Several black bear sightings in southeast Saskatchewan serve as a reminder to keep camping and outdoor areas clean and free of attractants to reduce the risk of enticing black bears.

Matthew Tokaruk, a black bear biologist with the Ministry of Environment, said Saskatchewan is considered black bear country, especially closer to wooded areas.

“It’s quite common and normal to see dispersing younger black bears. And often these are two and half years old, they're on their own for the first time and they can travel large distances if they are looking for food and territory,” said Tokaruk.

Provincial parks such as Moose Mountain, Qu'Appelle Valley, and Pipestone are common places for bears. Tokaruk noted that the further south you go, the fewer pockets of good habitat there are for black bears.

He explained that bears are often driven by their search for food throughout the non-snowy months.

“We can do a lot with managing our attractants to mitigate that concern for human-bear conflict and allow bears to just be bears and keep them and ourselves safe.”

Keeping yards, cabins, campsites, and other areas free from excess garbage can help reduce the risk of attracting bears. Tokaruk added that keeping BBQs clean, taking down bird feeders, and keeping fish, meat, and oils out of compost can also help. It is also recommended to not put out trash cans until the day of pick-up instead of the night before.

“It’s better for bears and better for us if they don’t become habituated to our food sources,” said Tokaruk. “It doesn’t take terribly long, especially in situations where they’re revisiting these areas for food. They can get accustomed to human food sources very quickly, and that is not a good situation.”

Tokaruk advised against feeding or approaching black bears and emphasized staying calm if you encounter one up close. He noted that being in groups outdoors can also help keep black bears at bay.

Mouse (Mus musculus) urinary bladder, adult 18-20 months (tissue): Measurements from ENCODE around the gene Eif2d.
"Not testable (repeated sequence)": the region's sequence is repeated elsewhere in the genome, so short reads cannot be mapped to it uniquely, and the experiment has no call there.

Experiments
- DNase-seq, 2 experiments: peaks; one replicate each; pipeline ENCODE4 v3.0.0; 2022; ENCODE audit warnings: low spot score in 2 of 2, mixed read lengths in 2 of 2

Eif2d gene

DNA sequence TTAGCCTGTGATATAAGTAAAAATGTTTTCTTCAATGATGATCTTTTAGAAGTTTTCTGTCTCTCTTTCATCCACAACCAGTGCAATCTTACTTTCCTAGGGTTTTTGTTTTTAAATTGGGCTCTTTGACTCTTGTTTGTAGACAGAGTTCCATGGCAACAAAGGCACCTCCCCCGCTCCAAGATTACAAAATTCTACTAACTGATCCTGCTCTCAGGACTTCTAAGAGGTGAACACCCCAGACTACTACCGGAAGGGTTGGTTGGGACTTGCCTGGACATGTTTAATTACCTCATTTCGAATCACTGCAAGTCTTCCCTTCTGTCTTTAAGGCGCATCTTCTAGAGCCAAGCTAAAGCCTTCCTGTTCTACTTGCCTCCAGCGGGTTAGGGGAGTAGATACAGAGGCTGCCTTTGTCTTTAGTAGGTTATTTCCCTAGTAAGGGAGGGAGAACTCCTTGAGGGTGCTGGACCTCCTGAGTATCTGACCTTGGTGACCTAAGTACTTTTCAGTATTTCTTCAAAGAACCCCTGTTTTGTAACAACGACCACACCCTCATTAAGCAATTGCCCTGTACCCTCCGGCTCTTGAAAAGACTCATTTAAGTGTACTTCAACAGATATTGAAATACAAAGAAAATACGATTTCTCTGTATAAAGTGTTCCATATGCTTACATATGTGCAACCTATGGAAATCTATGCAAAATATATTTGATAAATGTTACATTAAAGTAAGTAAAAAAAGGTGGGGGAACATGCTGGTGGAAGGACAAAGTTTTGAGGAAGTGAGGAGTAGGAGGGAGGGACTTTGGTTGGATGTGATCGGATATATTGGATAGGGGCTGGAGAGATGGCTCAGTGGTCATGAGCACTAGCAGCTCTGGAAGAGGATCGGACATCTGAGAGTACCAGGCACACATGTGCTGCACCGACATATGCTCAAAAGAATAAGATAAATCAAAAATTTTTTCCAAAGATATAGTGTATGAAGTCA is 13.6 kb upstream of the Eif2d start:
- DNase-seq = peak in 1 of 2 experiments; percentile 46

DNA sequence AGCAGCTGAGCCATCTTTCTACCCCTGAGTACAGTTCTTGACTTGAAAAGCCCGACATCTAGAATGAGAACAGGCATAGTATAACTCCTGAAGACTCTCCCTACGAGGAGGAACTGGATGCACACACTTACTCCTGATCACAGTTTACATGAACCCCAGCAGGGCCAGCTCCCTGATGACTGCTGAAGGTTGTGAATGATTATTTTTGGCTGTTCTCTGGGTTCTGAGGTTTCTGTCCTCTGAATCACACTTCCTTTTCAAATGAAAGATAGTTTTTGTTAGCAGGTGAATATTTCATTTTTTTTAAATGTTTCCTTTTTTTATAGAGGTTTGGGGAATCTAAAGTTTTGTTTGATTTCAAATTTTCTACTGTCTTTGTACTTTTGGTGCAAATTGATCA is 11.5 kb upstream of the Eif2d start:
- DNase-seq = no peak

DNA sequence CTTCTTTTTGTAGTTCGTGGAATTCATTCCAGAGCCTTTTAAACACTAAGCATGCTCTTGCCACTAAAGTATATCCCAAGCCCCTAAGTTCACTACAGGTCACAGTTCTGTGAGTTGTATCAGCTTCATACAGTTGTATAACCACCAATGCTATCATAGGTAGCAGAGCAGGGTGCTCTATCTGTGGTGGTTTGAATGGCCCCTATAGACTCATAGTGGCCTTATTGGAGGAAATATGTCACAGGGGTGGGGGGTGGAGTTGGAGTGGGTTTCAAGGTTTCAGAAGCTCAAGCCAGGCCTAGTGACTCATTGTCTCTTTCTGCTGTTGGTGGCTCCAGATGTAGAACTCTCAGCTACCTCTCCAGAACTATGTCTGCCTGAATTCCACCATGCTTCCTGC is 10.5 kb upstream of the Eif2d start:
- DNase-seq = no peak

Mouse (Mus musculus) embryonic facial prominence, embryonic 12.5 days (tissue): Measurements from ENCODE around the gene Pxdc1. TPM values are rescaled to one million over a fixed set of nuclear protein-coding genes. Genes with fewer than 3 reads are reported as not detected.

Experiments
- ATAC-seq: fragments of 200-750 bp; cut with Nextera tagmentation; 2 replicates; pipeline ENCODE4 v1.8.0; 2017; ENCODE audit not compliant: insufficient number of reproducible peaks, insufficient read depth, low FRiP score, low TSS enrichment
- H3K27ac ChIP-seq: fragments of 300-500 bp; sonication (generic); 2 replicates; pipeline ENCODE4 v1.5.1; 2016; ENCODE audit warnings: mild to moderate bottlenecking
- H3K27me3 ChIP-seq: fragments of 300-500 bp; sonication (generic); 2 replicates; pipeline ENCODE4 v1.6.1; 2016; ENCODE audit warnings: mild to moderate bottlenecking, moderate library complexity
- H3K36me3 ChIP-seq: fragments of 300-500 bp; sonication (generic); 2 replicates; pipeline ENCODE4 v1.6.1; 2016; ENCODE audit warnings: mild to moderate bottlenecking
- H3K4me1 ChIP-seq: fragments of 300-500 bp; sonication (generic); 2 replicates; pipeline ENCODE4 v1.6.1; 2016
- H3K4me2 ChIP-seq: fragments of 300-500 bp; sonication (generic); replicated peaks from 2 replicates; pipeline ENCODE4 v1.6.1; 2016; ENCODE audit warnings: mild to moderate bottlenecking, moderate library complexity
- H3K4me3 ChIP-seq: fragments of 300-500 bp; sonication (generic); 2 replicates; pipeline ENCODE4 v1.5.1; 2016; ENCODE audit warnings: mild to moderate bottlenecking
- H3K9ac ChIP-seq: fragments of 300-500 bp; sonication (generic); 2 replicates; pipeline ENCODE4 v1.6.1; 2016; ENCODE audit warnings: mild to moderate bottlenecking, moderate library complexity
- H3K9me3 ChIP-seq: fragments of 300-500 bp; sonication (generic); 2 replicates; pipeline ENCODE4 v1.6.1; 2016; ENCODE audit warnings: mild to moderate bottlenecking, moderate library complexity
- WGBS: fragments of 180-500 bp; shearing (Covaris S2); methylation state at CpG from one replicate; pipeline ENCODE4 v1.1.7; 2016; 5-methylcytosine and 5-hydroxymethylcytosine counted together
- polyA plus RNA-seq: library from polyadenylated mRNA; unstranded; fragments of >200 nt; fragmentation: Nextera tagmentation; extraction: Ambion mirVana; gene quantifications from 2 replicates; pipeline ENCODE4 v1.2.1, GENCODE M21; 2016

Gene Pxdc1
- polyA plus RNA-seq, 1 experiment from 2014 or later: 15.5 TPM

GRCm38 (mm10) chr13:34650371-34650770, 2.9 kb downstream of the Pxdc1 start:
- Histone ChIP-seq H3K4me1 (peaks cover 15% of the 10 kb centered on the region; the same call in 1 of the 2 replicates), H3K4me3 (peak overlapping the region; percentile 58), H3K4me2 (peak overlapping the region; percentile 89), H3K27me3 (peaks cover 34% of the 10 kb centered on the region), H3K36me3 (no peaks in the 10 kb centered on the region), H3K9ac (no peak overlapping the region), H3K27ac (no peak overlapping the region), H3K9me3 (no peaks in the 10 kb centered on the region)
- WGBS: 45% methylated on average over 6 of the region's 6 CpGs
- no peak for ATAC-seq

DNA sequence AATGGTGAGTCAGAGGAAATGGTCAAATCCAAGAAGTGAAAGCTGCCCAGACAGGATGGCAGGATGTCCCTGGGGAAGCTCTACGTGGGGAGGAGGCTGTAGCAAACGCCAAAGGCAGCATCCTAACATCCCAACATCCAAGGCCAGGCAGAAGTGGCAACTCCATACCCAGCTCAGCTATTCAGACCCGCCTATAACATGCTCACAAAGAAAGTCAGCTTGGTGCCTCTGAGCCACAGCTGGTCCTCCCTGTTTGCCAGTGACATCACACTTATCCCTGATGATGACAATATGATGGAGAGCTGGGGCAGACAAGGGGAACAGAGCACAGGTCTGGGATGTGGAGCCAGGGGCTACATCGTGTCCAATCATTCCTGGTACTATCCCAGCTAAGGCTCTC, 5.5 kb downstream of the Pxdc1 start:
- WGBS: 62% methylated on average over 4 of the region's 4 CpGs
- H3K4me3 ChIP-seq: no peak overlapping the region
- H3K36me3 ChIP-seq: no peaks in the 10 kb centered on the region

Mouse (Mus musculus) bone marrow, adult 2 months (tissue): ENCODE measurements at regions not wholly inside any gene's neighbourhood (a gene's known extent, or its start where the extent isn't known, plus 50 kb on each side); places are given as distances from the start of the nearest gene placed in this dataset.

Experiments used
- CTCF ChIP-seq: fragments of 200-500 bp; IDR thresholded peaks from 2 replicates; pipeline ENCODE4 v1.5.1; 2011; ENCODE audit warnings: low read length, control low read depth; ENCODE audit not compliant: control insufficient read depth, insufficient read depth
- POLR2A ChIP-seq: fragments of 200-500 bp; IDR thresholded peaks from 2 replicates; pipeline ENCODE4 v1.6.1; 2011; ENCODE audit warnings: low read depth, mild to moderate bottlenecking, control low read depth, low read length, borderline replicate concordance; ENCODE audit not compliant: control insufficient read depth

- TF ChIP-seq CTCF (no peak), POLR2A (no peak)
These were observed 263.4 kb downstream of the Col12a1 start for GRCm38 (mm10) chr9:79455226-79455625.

“I really want to stress that the majority of time we encounter black bears in the wild, we’re just seeing a bear running away down the trail or across the field.”

He added that it is important to make a wide detour or calmly back away while breaking your line of sight. Move to a shelter, such as a car or building, and break your sightline as soon as possible. Speak in low tones and avoid direct eye contact with the bear. Breaking the line of sight is a crucial step.

Tokaruk advised not to climb a tree to escape from a black bear, as they are good climbers. If the bear continues to follow you, dropping a hat or another item to distract the bear could be the next course of action. Meanwhile, get your bear spray ready.

“We want to encourage folks if they are hiking to carry bear spray. The spray is a useful tool in these rare encounters where they do approach.”

“They’re cautious creatures by nature and especially when there’s events with multiple folks around, often just that noise will keep them away from the area for sure, and most of the time you don’t even see them or know they’re there.”

He reiterated that it is incredibly rare for a black bear to approach humans. If all other options to de-escalate the situation fail, fighting back may be the only option.

If there is an imminent human safety risk with bears or other wildlife, call 911. If there’s concern about a nuisance bear but it’s not a public safety issue, call the poachers and polluters line at 1-800-667-7561. For more information on attractant management actions, visit the Ministry of Environment’s website or call 1-800-567-4224.